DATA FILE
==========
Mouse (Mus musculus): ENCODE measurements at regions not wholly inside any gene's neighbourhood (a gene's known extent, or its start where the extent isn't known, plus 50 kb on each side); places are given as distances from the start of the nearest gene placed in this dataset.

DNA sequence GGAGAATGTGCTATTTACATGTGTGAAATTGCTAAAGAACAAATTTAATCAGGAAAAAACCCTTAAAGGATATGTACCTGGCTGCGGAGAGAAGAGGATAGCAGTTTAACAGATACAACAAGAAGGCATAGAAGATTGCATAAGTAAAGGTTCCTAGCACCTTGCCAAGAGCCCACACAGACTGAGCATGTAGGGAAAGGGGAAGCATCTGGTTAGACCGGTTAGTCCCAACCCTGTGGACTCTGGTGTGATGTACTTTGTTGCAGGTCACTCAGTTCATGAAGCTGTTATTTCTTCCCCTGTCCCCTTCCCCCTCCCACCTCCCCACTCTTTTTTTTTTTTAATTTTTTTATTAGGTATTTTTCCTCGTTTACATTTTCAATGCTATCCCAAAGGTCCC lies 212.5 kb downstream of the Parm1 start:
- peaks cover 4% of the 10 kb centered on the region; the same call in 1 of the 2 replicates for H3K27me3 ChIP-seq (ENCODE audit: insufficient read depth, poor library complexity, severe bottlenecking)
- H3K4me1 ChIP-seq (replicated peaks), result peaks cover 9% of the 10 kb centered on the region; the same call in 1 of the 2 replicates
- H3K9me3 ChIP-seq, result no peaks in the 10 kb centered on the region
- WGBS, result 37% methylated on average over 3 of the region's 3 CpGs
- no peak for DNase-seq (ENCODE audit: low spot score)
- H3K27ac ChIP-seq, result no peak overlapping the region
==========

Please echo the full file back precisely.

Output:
Mouse (Mus musculus): ENCODE measurements at regions not wholly inside any gene's neighbourhood (a gene's known extent, or its start where the extent isn't known, plus 50 kb on each side); places are given as distances from the start of the nearest gene placed in this dataset.

DNA sequence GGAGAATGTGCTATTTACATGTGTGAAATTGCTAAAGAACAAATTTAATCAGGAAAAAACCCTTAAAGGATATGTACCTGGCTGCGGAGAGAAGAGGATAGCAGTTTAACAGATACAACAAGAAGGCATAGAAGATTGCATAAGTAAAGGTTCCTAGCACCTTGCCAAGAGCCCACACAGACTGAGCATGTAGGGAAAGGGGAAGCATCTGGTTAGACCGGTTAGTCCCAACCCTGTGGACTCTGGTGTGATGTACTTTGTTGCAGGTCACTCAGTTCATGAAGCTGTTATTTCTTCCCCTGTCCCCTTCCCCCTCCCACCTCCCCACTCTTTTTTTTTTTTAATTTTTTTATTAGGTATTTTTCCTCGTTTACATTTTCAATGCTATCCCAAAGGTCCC lies 212.5 kb downstream of the Parm1 start:
- peaks cover 4% of the 10 kb centered on the region; the same call in 1 of the 2 replicates for H3K27me3 ChIP-seq (ENCODE audit: insufficient read depth, poor library complexity, severe bottlenecking)
- H3K4me1 ChIP-seq (replicated peaks), result peaks cover 9% of the 10 kb centered on the region; the same call in 1 of the 2 replicates
- H3K9me3 ChIP-seq, result no peaks in the 10 kb centered on the region
- WGBS, result 37% methylated on average over 3 of the region's 3 CpGs
- no peak for DNase-seq (ENCODE audit: low spot score)
- H3K27ac ChIP-seq, result no peak overlapping the region